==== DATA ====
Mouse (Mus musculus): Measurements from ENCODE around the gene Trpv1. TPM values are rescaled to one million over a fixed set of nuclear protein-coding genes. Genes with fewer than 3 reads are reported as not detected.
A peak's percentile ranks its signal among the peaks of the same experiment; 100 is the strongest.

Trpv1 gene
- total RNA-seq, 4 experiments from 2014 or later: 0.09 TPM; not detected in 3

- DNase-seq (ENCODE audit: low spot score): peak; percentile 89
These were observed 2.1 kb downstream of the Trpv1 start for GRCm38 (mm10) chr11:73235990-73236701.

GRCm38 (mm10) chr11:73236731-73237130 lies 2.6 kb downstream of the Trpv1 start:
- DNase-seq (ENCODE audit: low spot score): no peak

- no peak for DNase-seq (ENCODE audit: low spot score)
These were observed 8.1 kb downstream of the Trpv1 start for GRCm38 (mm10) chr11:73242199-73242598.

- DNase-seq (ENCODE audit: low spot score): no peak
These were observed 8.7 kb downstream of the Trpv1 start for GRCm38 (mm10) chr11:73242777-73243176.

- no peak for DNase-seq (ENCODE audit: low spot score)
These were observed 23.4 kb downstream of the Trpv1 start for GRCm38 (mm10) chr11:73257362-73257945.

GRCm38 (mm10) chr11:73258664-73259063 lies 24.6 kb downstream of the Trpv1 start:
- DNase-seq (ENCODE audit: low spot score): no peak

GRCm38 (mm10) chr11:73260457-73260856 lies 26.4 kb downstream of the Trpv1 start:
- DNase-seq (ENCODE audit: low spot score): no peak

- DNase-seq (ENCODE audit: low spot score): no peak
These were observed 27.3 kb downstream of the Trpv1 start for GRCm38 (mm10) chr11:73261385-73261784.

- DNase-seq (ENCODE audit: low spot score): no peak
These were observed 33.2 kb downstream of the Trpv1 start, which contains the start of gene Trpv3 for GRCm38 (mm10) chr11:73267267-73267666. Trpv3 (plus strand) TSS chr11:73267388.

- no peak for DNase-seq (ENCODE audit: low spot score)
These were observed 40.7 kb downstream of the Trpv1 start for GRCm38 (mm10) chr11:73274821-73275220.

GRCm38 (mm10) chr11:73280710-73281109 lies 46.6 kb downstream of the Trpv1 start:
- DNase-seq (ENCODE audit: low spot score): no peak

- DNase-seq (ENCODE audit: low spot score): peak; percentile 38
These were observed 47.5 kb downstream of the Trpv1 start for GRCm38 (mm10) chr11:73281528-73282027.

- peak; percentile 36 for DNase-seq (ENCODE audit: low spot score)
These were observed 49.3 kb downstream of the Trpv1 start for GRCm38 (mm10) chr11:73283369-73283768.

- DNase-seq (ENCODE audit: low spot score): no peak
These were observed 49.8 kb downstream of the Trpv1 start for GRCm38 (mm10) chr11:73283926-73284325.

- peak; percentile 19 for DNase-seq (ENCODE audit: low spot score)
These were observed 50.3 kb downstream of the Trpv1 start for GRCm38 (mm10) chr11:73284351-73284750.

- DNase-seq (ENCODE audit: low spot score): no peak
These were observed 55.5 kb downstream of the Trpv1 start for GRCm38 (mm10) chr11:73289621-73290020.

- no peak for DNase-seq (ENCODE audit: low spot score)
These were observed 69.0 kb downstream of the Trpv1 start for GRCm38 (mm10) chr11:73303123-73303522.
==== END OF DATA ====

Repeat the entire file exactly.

Mouse (Mus musculus): Measurements from ENCODE around the gene Trpv1. TPM values are rescaled to one million over a fixed set of nuclear protein-coding genes. Genes with fewer than 3 reads are reported as not detected.
A peak's percentile ranks its signal among the peaks of the same experiment; 100 is the strongest.

Trpv1 gene
- total RNA-seq, 4 experiments from 2014 or later: 0.09 TPM; not detected in 3

- DNase-seq (ENCODE audit: low spot score): peak; percentile 89
These were observed 2.1 kb downstream of the Trpv1 start for GRCm38 (mm10) chr11:73235990-73236701.

GRCm38 (mm10) chr11:73236731-73237130 lies 2.6 kb downstream of the Trpv1 start:
- DNase-seq (ENCODE audit: low spot score): no peak

- no peak for DNase-seq (ENCODE audit: low spot score)
These were observed 8.1 kb downstream of the Trpv1 start for GRCm38 (mm10) chr11:73242199-73242598.

- DNase-seq (ENCODE audit: low spot score): no peak
These were observed 8.7 kb downstream of the Trpv1 start for GRCm38 (mm10) chr11:73242777-73243176.

- no peak for DNase-seq (ENCODE audit: low spot score)
These were observed 23.4 kb downstream of the Trpv1 start for GRCm38 (mm10) chr11:73257362-73257945.

GRCm38 (mm10) chr11:73258664-73259063 lies 24.6 kb downstream of the Trpv1 start:
- DNase-seq (ENCODE audit: low spot score): no peak

GRCm38 (mm10) chr11:73260457-73260856 lies 26.4 kb downstream of the Trpv1 start:
- DNase-seq (ENCODE audit: low spot score): no peak

- DNase-seq (ENCODE audit: low spot score): no peak
These were observed 27.3 kb downstream of the Trpv1 start for GRCm38 (mm10) chr11:73261385-73261784.

- DNase-seq (ENCODE audit: low spot score): no peak
These were observed 33.2 kb downstream of the Trpv1 start, which contains the start of gene Trpv3 for GRCm38 (mm10) chr11:73267267-73267666. Trpv3 (plus strand) TSS chr11:73267388.

- no peak for DNase-seq (ENCODE audit: low spot score)
These were observed 40.7 kb downstream of the Trpv1 start for GRCm38 (mm10) chr11:73274821-73275220.

GRCm38 (mm10) chr11:73280710-73281109 lies 46.6 kb downstream of the Trpv1 start:
- DNase-seq (ENCODE audit: low spot score): no peak

- DNase-seq (ENCODE audit: low spot score): peak; percentile 38
These were observed 47.5 kb downstream of the Trpv1 start for GRCm38 (mm10) chr11:73281528-73282027.

- peak; percentile 36 for DNase-seq (ENCODE audit: low spot score)
These were observed 49.3 kb downstream of the Trpv1 start for GRCm38 (mm10) chr11:73283369-73283768.

- DNase-seq (ENCODE audit: low spot score): no peak
These were observed 49.8 kb downstream of the Trpv1 start for GRCm38 (mm10) chr11:73283926-73284325.

- peak; percentile 19 for DNase-seq (ENCODE audit: low spot score)
These were observed 50.3 kb downstream of the Trpv1 start for GRCm38 (mm10) chr11:73284351-73284750.

- DNase-seq (ENCODE audit: low spot score): no peak
These were observed 55.5 kb downstream of the Trpv1 start for GRCm38 (mm10) chr11:73289621-73290020.

- no peak for DNase-seq (ENCODE audit: low spot score)
These were observed 69.0 kb downstream of the Trpv1 start for GRCm38 (mm10) chr11:73303123-73303522.